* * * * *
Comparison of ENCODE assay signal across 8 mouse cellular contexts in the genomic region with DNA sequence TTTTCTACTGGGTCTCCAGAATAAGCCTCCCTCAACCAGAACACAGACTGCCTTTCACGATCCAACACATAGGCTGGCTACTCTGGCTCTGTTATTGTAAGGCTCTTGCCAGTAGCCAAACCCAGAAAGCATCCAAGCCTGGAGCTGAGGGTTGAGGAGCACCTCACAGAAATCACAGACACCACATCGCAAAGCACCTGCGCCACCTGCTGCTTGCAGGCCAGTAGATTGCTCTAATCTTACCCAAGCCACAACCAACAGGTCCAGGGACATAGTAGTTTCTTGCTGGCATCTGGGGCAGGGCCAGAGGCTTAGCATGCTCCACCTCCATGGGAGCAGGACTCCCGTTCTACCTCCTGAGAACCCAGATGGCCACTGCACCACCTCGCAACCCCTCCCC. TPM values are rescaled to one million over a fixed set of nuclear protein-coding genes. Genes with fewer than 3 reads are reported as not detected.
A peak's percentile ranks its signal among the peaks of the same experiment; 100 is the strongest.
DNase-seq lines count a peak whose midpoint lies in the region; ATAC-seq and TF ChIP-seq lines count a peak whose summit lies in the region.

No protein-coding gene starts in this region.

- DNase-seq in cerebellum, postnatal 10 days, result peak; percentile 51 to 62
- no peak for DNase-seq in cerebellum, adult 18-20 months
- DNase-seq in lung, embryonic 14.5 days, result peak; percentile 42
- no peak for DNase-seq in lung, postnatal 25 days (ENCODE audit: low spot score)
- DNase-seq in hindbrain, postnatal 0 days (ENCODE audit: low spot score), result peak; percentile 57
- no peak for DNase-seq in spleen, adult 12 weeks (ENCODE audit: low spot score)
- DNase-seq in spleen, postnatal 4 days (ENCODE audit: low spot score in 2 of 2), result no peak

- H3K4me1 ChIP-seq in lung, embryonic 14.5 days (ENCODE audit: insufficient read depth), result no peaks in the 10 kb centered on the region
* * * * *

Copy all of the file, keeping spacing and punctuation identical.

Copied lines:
Comparison of ENCODE assay signal across 8 mouse cellular contexts in the genomic region with DNA sequence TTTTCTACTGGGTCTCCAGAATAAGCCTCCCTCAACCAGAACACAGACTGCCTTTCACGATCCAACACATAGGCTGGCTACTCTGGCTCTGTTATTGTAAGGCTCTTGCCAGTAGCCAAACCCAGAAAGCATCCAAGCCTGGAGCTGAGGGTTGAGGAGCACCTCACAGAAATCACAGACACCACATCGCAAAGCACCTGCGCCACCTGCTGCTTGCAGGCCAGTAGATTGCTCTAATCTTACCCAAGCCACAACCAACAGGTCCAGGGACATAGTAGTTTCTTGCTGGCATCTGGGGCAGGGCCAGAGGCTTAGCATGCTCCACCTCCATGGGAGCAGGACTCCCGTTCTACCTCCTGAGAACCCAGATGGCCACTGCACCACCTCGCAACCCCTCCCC. TPM values are rescaled to one million over a fixed set of nuclear protein-coding genes. Genes with fewer than 3 reads are reported as not detected.
A peak's percentile ranks its signal among the peaks of the same experiment; 100 is the strongest.
DNase-seq lines count a peak whose midpoint lies in the region; ATAC-seq and TF ChIP-seq lines count a peak whose summit lies in the region.

No protein-coding gene starts in this region.

- DNase-seq in cerebellum, postnatal 10 days, result peak; percentile 51 to 62
- no peak for DNase-seq in cerebellum, adult 18-20 months
- DNase-seq in lung, embryonic 14.5 days, result peak; percentile 42
- no peak for DNase-seq in lung, postnatal 25 days (ENCODE audit: low spot score)
- DNase-seq in hindbrain, postnatal 0 days (ENCODE audit: low spot score), result peak; percentile 57
- no peak for DNase-seq in spleen, adult 12 weeks (ENCODE audit: low spot score)
- DNase-seq in spleen, postnatal 4 days (ENCODE audit: low spot score in 2 of 2), result no peak

- H3K4me1 ChIP-seq in lung, embryonic 14.5 days (ENCODE audit: insufficient read depth), result no peaks in the 10 kb centered on the region